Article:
In 1999, 90,000 injuries and approximately 950 deaths in the U.S. were attributed to red light running. Between 1992 and 1998, fatal motor crashes at traffic signals increased 18 percent, outpacing the 6-percent rise in all other fatal crashes.
Increasingly popular red light cameras, which take pictures of red light runners so tickets can be sent to the vehicles' owners, are touted as a solution by many safety groups. But opponents say they're nothing more than revenue devices for many communities.
The House Highways and Transit Subcommittee held a hearing on red light cameras Tuesday. Nineteen states now use them or are planning to install them, while 11 states forbid their use, according to Copley News Service. There are approximately 345 red light cameras in use in 30 cities. House Majority Leader Dick Armey, R-Texas, helped organize the hearing and has questioned whether cities are trying to make roads more safe or trying to make more money.
San Diego radio talk show host Roger Hedgecock testified he wrecked his new car in a rear-end collision when a too-short yellow traffic light turned red, forcing the driver of a commercial truck in front of him to slam on the brakes.
Opponents of the cameras told the committee they have found some cities manipulated timing devices on traffic cameras to artificially raise the number of red-light violations and therefore the revenue derived from tickets.
Proponents of the cameras, however, say they cut down on red light accidents. A group of safety organizations, some of whom testified during the House hearing, has formed the National Campaign to Stop Red Light Running. The campaign is an effort of the National Association of Governor's Highway Safety Representatives, Advocates for Highway and Auto Safety, the Insurance Institute for Highway Safety, and Mothers Against Drunk Driving.
"Where red light cameras are used, they have been enormously successful in reversing the alarming increase in red-light violations," said Judith Lee Stone, president of Advocates for Highway and Auto Safety. MADD president Millie Webb called red light cameras "an innovative and effective way to prevent intersection crashes."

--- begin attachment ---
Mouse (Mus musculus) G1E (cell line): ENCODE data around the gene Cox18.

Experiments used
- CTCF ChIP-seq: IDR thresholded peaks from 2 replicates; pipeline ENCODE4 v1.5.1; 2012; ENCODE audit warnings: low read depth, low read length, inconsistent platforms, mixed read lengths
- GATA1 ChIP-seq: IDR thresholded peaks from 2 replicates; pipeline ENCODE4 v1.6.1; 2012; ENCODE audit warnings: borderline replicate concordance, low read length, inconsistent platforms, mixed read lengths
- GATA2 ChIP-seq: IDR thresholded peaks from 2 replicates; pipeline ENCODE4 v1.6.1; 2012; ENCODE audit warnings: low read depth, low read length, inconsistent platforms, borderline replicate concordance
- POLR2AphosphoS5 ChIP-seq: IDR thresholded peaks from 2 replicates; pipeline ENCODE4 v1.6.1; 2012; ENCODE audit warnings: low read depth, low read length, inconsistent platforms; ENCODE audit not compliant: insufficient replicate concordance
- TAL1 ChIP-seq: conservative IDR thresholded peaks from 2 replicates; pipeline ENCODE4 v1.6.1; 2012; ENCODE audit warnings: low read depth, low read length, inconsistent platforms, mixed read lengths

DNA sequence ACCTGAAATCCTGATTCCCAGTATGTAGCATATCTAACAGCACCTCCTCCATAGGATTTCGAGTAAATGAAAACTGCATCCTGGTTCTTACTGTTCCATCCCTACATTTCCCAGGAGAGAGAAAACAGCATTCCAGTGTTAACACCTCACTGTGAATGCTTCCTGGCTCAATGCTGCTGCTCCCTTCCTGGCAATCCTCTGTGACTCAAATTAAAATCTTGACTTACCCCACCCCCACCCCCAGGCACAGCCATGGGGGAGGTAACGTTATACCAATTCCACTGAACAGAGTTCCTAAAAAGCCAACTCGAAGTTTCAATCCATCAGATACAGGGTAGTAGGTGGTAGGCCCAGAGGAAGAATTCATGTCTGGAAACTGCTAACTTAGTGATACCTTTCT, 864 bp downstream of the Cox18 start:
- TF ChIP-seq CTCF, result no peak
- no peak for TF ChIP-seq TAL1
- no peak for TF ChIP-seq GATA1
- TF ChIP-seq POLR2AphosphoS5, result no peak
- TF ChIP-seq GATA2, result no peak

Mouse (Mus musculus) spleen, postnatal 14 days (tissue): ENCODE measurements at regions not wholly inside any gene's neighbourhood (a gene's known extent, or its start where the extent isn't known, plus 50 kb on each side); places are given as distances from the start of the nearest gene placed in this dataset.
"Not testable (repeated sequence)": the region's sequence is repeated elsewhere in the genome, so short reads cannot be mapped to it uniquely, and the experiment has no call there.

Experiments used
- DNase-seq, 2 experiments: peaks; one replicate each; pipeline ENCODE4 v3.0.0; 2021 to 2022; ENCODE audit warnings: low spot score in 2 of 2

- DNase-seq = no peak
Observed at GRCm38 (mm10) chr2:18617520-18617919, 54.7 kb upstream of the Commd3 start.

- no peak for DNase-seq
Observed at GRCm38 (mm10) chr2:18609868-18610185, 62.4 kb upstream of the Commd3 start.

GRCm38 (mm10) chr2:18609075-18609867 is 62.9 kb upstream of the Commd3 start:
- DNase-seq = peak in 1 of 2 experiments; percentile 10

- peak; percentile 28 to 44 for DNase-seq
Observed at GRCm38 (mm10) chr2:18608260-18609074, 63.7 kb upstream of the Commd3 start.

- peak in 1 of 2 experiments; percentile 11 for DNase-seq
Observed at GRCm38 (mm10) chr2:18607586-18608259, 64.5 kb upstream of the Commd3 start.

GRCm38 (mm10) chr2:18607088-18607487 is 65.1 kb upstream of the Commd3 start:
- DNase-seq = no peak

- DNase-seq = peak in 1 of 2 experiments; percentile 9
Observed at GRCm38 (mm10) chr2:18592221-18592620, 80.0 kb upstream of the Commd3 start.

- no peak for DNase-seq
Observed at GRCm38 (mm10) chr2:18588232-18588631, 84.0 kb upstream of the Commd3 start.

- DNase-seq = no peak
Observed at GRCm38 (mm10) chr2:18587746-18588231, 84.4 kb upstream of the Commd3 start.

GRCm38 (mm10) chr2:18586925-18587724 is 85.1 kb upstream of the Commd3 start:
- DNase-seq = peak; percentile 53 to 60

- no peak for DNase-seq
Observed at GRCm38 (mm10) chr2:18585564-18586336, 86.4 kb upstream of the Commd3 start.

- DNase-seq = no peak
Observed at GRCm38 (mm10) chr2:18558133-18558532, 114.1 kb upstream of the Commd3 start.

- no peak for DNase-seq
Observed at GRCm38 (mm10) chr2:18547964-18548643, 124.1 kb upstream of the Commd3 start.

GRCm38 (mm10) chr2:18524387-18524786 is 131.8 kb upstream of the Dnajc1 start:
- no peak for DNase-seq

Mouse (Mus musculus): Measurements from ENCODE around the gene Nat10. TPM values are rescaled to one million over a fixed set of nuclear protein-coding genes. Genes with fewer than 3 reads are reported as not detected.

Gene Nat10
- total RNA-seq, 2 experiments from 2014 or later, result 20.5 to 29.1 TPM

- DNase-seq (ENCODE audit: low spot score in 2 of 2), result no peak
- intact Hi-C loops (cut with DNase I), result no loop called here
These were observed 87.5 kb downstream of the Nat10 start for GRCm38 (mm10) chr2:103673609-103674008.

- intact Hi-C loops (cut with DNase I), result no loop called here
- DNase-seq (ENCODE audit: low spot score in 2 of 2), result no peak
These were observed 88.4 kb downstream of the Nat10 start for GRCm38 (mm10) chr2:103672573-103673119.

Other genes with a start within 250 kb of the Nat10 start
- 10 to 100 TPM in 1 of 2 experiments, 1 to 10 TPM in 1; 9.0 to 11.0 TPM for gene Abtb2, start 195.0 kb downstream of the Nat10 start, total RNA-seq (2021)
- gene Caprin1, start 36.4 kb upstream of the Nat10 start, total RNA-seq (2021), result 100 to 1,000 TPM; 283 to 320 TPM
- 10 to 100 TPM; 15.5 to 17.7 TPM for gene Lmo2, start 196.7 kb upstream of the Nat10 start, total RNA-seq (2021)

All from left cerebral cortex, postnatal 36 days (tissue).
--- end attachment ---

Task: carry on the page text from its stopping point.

The National Motorists Assn. begs to differ, saying better traffic engineering could reduce red light running better than red light cameras.
The NMA points to Fairfax County, Va., which has had a red light camera at RT7 and Towlston Road for eight months, with no effect on the number of red light violations, according to the group.
In the same county, at another intersection, US50 and Fair Ridge Drive, there has been a 96 percent decrease in red light violations. But the NMA says this is because the yellow light time at that intersection was increased by 1.5 seconds - "a perfect example of how sound engineering practices can solve compliance problems and reduce accidents," says NMA spokesman Eric Skrum.
The Insurance Institute for Highway Safety recently released a study on the effectiveness of red light cameras. The study focused on Oxnard, Calif., which installed cameras at 11 of its 125 intersections in 1997. The study found the number of collisions in the city went down 7 percent, and crashes resulting in injuries dropped 29 percent. Front-into-side collisions, the crash type most closely associated with red light running, dropped 32 percent overall, and those with injuries 68 percent.
NMA takes issue with the study, saying crashes at the 11 camera-equipped intersections were not analyzed separately from the other 114 signal-controlled intersections in Oxnard. "The results from control group cities that showed equal or greater reductions in accidents, without ticket cameras, were buried or glossed over," Skrum said.
Truckers have their own beef with red light cameras. Many yellow lights are not long enough to allow a tractor-trailer to complete its maneuver through the intersection, even if the light was green when the trucker entered, resulting in a possible red light infraction.
"Red light cameras are revenue generators, not safety tools," Skrum says.